The Indian experience
Readers of this column will have noticed that I often use it to “introduce” new books relating to T&T or Caribbean history. As we approach Divali, it seems a good time to notice an important new book by Gerad Tikasingh, entitled Trinidad during the 19th Century: The Indian Experience.
This long and well researched book emerged out of a UWI, St Augustine, doctoral thesis entitled “The Establishment of the Indians in Trinidad, 1870-1900” which was written in the early 1970s. Tikasingh has expanded the thesis and incorporated some new research. The heart of the book (chapters 3 to 9), however, deals with the period which was the focus of the doctoral thesis.
Today, I want to consider Tikasingh’s challenge to what he considers to be the dominant historical interpretations of Trinidad’s history, which, he thinks, have been accepted as valid but never subjected to testing by the evidence: “everything points to the need for a new historical framework for the history of Trinidad”.
First is the assumption that slavery is the core framework for Trinidad’s history and that its slavery experience was the same as that of Jamaica or Barbados. In fact, he writes, it was “short, recent in history, and seemed to have been of a different nature than in other slave societies in the British West Indies”.
Trinidad was effectively a slave society for only about 50 years (1780s to 1830s), while indentured immigration lasted for over 70 (1845-1917)…so, he asks provocatively, “did not indentureship have a greater impact on the nature and history of Trinidad?”
I agree with Tikasingh that Trinidad was a full slave society for only about 50 years, and that in this—and in other ways—its slavery experience was significantly different from that of (say) Barbados, as I have written in this column and elsewhere. But I part company with him when he tries to suggest that slavery was qualitatively different in Trinidad.
To “prove” this, Tikasingh cites entry in the diary of Frederick Urich, a young German whose family managed or owned sugar estates in Trinidad; the surviving diary covers 1831-32. Urich mentions several anecdotes of enslaved people defying and disobeying their owners in ways which, Tikasingh says, could not have happened in Barbados.
But he doesn’t seem to recognise that in 1831-32 the British government’s “Amelioration” programme was at its height, encouraging the enslaved to use the new laws and regulations to assert their “rights” in the run-up to Emancipation. One ought not to generalise from this period about the whole span of slavery in Trinidad.
The second historical interpretation challenged by Tikasingh is that which sees all black people as “natives” of Trinidad while all Indians were “immigrants”. Immigrants from the eastern Caribbean were accepted as effectively natives, belonging to the island, while even locally-born Indians were still immigrants, not quite belonging.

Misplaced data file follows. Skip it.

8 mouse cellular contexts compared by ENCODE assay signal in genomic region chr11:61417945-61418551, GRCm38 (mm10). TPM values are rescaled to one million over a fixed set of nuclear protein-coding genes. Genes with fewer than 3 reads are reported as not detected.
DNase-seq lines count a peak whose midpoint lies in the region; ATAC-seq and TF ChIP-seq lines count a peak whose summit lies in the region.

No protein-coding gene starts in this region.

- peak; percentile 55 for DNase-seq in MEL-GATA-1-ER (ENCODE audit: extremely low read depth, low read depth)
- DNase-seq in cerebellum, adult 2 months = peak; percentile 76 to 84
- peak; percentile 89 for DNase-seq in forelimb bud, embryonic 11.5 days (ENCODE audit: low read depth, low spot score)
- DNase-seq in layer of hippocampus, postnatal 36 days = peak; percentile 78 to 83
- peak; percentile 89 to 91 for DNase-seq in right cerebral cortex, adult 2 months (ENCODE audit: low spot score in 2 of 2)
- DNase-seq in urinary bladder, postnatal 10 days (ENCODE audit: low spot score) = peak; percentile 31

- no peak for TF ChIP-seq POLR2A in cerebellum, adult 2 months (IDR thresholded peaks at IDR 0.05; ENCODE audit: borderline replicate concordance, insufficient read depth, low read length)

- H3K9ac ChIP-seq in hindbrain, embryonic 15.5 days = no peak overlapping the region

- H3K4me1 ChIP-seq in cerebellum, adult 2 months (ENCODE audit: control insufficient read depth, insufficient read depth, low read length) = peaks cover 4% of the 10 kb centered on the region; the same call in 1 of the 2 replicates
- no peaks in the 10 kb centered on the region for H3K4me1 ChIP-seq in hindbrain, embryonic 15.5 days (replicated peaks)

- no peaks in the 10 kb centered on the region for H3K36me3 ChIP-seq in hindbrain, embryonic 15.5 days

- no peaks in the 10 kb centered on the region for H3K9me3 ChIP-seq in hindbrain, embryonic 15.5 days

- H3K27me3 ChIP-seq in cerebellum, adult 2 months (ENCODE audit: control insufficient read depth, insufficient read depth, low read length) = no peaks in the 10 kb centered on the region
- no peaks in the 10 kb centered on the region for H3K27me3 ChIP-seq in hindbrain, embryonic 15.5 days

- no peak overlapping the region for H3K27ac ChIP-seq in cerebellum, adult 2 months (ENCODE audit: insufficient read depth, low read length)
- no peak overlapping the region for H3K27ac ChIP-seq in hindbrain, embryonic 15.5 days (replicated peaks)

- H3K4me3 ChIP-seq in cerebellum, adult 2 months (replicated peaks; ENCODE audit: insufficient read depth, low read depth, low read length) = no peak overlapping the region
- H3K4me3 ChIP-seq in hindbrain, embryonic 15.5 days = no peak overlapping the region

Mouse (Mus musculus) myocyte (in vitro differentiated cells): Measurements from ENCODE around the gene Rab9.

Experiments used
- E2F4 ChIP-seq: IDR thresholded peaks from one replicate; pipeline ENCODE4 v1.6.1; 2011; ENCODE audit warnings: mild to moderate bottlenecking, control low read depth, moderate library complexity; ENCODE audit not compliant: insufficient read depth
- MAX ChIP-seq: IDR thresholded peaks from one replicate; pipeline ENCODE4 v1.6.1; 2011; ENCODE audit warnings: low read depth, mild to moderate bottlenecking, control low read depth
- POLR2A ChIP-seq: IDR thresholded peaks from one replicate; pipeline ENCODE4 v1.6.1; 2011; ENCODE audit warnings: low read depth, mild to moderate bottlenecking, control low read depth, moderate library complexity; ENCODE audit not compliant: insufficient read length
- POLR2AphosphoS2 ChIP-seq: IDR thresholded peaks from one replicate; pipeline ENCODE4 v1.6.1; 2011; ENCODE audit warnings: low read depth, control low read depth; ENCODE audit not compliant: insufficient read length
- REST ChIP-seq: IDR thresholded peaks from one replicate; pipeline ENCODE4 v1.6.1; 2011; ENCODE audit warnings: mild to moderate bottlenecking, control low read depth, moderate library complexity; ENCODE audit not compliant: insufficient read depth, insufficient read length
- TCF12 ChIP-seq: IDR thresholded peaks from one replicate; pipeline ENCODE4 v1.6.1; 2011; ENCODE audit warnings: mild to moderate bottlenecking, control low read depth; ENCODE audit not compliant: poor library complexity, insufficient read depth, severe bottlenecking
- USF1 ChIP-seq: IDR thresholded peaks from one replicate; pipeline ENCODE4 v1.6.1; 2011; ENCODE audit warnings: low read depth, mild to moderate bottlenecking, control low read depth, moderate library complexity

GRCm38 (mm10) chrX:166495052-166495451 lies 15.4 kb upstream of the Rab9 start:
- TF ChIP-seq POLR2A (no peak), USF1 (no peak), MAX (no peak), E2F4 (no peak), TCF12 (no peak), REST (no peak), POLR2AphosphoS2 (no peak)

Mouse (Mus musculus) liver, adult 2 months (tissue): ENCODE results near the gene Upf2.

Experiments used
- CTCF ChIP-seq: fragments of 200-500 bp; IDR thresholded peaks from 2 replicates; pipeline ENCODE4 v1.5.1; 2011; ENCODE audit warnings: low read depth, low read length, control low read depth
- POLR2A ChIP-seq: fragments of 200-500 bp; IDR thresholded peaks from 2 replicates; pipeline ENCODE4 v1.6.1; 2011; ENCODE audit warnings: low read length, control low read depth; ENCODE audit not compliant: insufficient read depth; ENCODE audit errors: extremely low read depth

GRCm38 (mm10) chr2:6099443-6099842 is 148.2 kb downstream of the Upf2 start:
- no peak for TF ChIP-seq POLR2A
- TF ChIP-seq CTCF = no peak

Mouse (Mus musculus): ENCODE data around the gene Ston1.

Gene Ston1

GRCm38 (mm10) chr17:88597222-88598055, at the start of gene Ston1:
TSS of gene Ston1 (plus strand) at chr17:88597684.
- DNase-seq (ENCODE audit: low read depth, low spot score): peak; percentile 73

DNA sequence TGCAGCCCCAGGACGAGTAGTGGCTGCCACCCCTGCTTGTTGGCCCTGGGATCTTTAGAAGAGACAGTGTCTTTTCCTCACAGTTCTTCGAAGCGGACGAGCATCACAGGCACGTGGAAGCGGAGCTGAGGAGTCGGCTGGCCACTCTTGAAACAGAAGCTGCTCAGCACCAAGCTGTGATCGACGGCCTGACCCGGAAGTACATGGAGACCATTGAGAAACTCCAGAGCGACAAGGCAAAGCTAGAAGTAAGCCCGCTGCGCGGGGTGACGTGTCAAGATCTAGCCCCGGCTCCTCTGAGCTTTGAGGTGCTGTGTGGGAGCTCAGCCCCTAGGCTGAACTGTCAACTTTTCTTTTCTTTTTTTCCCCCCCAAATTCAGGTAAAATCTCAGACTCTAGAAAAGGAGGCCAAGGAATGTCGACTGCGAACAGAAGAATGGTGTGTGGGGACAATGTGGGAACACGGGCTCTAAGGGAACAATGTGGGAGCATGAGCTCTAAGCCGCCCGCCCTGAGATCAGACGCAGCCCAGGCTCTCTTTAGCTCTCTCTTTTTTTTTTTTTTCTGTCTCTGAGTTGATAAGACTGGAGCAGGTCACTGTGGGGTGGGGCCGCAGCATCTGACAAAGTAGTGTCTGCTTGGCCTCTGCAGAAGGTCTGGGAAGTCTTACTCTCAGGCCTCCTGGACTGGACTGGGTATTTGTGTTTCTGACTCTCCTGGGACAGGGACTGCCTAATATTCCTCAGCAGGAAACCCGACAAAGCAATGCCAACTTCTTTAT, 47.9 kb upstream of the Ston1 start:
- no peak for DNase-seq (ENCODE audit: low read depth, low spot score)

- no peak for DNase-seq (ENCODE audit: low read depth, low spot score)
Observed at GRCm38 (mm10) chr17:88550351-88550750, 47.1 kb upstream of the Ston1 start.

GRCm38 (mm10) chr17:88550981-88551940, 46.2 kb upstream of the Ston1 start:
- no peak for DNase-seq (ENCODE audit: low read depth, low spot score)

“The most fateful and outrageous misinterpretation of the history of Trinidad”, he writes, is the myth that Indians were “the only immigrants into the island”; that “all others were natives” while Indians were “some type of interlopers in this land”. I think there is some merit in this assertion, though in my view he overstates the extent to which historians (he doesn’t name any) have so argued.
Third, and here I completely agree with Tikasingh, he rejects the “myth” that indentured immigration was “some form of disguised slavery”. Indentureds were exploited but they were never semi-slaves; the differences between the two systems of labour importation and control were fundamental.
Ironically in my view, Tikasingh attributes the myth to what he calls “the Black bias” in the interpretation of Trinidad’s history. I say ironically, because it is precisely the “Afro-centric” view of that history which insists on the vast differences between enslavement and indenture and the unique nature of chattel slavery in the Caribbean. If anyone, it tends to be “Indo-centric” spokesmen who claim indentureds and slaves “suffered equally”.
The fourth misinterpretation that Tikasingh challenges is what he sees as a “bias” against the sugar industry and agriculture in general. In part this refers to the policies of black-dominated governments after Independence, not so much to interpretations of Trinidad’s history.
But this view leads Tikasingh, I believe, to fall into bias and misinterpretations of his own. All through the book, he stresses that the ex-slaves and their descendants, and the British West Indian immigrants, hated and “disdained” agriculture and were uninterested in acquiring and cultivating the land—in contrast to the Indians.
Refusing to be full-time wage labourers on the sugar estates is not the same as rejecting all forms of agriculture. Tikasingh ignores the thousands of black and mixed-race people—whether descended from Trinidad ex-slaves, West Indian or Venezuelan or “Liberated African” immigrants—who were peasant cultivators and cocoa contractors, cane-farmers, owners of small or medium cocoa estates, in the later 19th century. These people, along with ex-indentured Indians, were also buying Crown lands in this same period.
In my next piece, I’ll try to summarise some of the detailed and immensely rich information and analysis about the “Indian experience” in the 1870-1900 period which this important book contains.